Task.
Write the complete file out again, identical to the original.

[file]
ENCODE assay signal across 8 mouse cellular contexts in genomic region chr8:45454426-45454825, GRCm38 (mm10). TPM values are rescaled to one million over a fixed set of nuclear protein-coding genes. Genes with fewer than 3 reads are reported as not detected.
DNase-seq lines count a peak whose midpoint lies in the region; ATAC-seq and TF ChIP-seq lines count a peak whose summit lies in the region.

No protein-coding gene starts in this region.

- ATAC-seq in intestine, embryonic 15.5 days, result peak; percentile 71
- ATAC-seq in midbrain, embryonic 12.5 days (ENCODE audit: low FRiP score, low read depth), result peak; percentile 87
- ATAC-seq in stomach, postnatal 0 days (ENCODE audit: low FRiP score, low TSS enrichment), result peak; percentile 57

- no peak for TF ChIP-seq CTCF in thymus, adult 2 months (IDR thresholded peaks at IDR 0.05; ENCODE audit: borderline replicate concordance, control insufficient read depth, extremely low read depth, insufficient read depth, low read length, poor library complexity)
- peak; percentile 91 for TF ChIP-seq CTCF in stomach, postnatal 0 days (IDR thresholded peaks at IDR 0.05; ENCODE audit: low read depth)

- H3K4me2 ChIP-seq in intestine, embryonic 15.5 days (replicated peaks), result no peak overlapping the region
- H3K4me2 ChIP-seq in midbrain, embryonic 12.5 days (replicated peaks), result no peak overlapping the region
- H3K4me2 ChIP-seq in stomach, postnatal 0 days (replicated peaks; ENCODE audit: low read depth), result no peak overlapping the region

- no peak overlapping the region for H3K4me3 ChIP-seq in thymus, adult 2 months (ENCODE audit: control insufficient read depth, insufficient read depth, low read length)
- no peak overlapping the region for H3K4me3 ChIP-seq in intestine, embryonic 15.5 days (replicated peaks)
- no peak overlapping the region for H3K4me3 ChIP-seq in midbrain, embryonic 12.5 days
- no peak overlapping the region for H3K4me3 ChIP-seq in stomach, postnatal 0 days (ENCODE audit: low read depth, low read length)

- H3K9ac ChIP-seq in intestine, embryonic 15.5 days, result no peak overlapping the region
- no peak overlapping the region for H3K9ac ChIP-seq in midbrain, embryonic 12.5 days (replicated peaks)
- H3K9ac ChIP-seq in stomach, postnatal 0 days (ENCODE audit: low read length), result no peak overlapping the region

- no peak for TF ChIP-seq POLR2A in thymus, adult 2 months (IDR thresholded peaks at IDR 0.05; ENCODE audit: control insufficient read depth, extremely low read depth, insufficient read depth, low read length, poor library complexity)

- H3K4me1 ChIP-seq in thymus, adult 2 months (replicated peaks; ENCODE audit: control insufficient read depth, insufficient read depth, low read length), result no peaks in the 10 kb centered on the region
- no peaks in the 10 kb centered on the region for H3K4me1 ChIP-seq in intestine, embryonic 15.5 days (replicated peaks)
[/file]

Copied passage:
ENCODE assay signal across 8 mouse cellular contexts in genomic region chr8:45454426-45454825, GRCm38 (mm10). TPM values are rescaled to one million over a fixed set of nuclear protein-coding genes. Genes with fewer than 3 reads are reported as not detected.
DNase-seq lines count a peak whose midpoint lies in the region; ATAC-seq and TF ChIP-seq lines count a peak whose summit lies in the region.

No protein-coding gene starts in this region.

- ATAC-seq in intestine, embryonic 15.5 days, result peak; percentile 71
- ATAC-seq in midbrain, embryonic 12.5 days (ENCODE audit: low FRiP score, low read depth), result peak; percentile 87
- ATAC-seq in stomach, postnatal 0 days (ENCODE audit: low FRiP score, low TSS enrichment), result peak; percentile 57

- no peak for TF ChIP-seq CTCF in thymus, adult 2 months (IDR thresholded peaks at IDR 0.05; ENCODE audit: borderline replicate concordance, control insufficient read depth, extremely low read depth, insufficient read depth, low read length, poor library complexity)
- peak; percentile 91 for TF ChIP-seq CTCF in stomach, postnatal 0 days (IDR thresholded peaks at IDR 0.05; ENCODE audit: low read depth)

- H3K4me2 ChIP-seq in intestine, embryonic 15.5 days (replicated peaks), result no peak overlapping the region
- H3K4me2 ChIP-seq in midbrain, embryonic 12.5 days (replicated peaks), result no peak overlapping the region
- H3K4me2 ChIP-seq in stomach, postnatal 0 days (replicated peaks; ENCODE audit: low read depth), result no peak overlapping the region

- no peak overlapping the region for H3K4me3 ChIP-seq in thymus, adult 2 months (ENCODE audit: control insufficient read depth, insufficient read depth, low read length)
- no peak overlapping the region for H3K4me3 ChIP-seq in intestine, embryonic 15.5 days (replicated peaks)
- no peak overlapping the region for H3K4me3 ChIP-seq in midbrain, embryonic 12.5 days
- no peak overlapping the region for H3K4me3 ChIP-seq in stomach, postnatal 0 days (ENCODE audit: low read depth, low read length)

- H3K9ac ChIP-seq in intestine, embryonic 15.5 days, result no peak overlapping the region
- no peak overlapping the region for H3K9ac ChIP-seq in midbrain, embryonic 12.5 days (replicated peaks)
- H3K9ac ChIP-seq in stomach, postnatal 0 days (ENCODE audit: low read length), result no peak overlapping the region

- no peak for TF ChIP-seq POLR2A in thymus, adult 2 months (IDR thresholded peaks at IDR 0.05; ENCODE audit: control insufficient read depth, extremely low read depth, insufficient read depth, low read length, poor library complexity)

- H3K4me1 ChIP-seq in thymus, adult 2 months (replicated peaks; ENCODE audit: control insufficient read depth, insufficient read depth, low read length), result no peaks in the 10 kb centered on the region
- no peaks in the 10 kb centered on the region for H3K4me1 ChIP-seq in intestine, embryonic 15.5 days (replicated peaks)